DETROIT -- The Yankees have struggled with runners on base for most of the season, but few think that's the team's biggest obstacle in winning the division or, at the very least, capturing a playoff spot.
"For me, with that lineup, I still think they're going to hit," an opposing team talent evaluator said. "If I'm the Yankees, the concern is my rotation. Do you really trust anyone besides CC Sabathia and maybe Andy Pettitte?"
To this point it's been a resounding no, the point brought emphatically home again in Wednesday night's 6-5 victory over the Angels that kept the Yankees from being swept.
Ivan Nova allowed at least five runs for the third time in his last four starts and the fifth in his last seven. Although the Yankees won five of those seven games, Nova has a 6.39 ERA and 1.65 WHIP in that stretch. He looks far removed from the pitcher who went 16-4 with a 3.70 ERA last season and somehow extended his winning streak to 15 games this year before the Orioles tagged him for five runs in 61/3 innings in a 5-0 loss at the Stadium.
Forget the 6-2 record. Nova has fluctuated between OK and awful, with Wednesday's performance sending his ERA to 5.60. That's just a little better than Phil Hughes (4-5, 5.64).
"I'm not pitching good," Nova said quietly after the game, repeating the sentence twice. "It's hard when you're not pitching good, especially when you know that you're better than what you're showing right now. It's been hard for me."
Nova's problems are emblematic of a staff that two months into the season hasn't gotten on a sustained roll, instead getting rolled with semi-regularity, often victimized by the long ball. Nova gave up one homer Wednesday, bringing the rotation's total to a major league-worst 54 in 50 games and 2982/3 innings.
Entering this weekend's series against the Tigers, the rotation's ERA is 4.82. Entering Thursday, only the Red Sox (5.06), Royals (5.18), Rockies (5.83) and Twins (6.19) were worse among the 30 major-league teams.
Given those awful numbers -- not to mention those of the Yankees' hitters with runners in scoring position (.223), with a runner on third with fewer than two outs (.214) and with the bases loaded (.151) -- the number that truly matters could be far worse.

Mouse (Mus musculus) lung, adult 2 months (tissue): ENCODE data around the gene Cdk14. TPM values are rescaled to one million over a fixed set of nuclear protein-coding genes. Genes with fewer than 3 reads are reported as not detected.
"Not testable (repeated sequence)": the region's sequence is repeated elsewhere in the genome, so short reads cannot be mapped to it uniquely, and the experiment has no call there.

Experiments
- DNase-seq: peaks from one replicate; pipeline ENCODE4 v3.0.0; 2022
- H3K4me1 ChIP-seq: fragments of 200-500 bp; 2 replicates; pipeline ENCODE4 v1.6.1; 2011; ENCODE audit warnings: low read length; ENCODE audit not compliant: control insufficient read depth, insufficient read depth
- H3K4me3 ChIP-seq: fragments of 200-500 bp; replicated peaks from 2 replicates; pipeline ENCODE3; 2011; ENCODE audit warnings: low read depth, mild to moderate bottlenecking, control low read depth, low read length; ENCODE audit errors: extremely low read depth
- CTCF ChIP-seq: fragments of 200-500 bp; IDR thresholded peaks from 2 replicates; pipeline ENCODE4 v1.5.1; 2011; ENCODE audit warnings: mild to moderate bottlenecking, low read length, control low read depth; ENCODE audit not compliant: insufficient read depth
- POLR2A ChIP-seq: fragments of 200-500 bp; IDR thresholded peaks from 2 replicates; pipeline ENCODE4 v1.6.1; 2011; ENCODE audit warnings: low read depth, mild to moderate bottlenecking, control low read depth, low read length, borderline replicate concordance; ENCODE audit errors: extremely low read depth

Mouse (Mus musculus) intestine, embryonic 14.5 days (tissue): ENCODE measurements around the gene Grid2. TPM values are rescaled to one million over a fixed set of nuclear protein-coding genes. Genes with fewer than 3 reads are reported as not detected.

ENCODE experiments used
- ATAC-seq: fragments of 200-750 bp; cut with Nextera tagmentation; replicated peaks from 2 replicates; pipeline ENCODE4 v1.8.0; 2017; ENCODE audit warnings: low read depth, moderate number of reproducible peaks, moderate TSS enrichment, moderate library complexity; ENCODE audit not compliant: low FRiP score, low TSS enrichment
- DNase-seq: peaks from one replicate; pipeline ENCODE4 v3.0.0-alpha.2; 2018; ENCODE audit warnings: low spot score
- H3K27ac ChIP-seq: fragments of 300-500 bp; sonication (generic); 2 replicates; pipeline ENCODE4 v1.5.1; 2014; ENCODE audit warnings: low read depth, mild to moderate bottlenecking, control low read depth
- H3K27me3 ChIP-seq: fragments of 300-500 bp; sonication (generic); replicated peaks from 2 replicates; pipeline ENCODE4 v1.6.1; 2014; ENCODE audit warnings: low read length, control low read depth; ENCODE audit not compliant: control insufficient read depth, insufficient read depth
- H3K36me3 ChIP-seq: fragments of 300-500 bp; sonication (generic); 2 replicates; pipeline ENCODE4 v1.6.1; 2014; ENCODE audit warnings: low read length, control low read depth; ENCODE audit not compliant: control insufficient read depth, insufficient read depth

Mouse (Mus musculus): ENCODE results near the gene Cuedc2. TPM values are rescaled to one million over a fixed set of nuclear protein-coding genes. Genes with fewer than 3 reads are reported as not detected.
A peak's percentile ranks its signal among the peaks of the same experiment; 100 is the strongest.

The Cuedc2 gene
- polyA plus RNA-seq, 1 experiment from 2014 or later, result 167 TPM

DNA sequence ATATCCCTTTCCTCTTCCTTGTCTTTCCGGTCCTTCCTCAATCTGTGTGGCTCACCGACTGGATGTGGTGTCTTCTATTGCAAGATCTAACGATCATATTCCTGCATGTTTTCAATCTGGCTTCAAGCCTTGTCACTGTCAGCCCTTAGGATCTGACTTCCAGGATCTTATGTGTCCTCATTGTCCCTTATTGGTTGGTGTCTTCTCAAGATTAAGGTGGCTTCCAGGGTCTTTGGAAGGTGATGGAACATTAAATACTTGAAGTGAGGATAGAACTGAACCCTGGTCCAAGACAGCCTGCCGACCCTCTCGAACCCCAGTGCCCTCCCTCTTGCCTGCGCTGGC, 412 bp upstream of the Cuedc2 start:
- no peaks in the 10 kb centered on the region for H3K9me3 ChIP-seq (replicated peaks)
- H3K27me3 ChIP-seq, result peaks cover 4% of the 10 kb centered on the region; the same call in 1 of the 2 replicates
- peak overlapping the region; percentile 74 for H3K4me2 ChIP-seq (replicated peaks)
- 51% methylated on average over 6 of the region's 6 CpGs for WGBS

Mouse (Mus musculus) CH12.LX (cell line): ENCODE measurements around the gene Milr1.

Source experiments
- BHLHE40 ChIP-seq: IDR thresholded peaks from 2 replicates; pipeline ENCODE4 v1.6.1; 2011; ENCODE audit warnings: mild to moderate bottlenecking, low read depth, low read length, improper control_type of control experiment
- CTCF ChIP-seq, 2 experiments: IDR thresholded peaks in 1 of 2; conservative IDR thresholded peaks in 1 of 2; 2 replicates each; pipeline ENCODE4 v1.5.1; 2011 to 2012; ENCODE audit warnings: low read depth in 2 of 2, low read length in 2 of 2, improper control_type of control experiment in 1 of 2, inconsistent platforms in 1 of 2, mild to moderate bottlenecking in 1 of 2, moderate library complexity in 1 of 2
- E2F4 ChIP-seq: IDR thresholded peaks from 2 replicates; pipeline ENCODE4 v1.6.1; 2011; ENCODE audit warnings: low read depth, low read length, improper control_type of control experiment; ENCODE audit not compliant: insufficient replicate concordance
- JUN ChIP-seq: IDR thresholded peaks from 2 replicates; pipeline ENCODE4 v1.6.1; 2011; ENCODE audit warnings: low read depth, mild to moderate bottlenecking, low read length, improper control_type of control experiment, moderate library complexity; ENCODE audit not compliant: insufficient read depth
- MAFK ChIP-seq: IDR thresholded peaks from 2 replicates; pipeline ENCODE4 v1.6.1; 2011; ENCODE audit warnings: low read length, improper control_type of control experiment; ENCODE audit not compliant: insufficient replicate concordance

Entering the three-game series here, which ends a nine-game, three-city trip, their 27-23 record doesn't look so bad.
"Would I like to be 40-and- whatever? Sure," Joe Girardi said. "But we're not and we have to keep trying to plug away . . . We're holding our own and just have to try to keep doing it."
The Yankees have done so in large part because of a bullpen that has a 2.69 ERA, third-best in the majors. It's been a remarkable performance, given that the unit lost its two best pitchers, Mariano Rivera and David Robertson, in a two-week stretch in early May.
Phelps has started two games and will be a candidate to start again if the Yankees decide they need to send Nova to Triple-A to work out his issues, which he theorized Wednesday are more "mental" than physical.
"I have to keep my head up and go back to work," Nova said. "I know at some point this year I'm going to start pitching better, and I hope it's going to be soon."
That's hardly reassuring.
As the calendar moves to June, hope rather than certainty seems to be the operative word for the Yankees regarding far too many of their starters.
No, I want to throw it!
Russell Martin had some harsh words for Laz Diaz after Wednesday night's game, saying the plate umpire all but baited him into trying to get himself ejected by not allowing him to throw fresh baseballs back to the pitcher after foul balls. "He told me I had to earn the privilege," Martin said, among other things.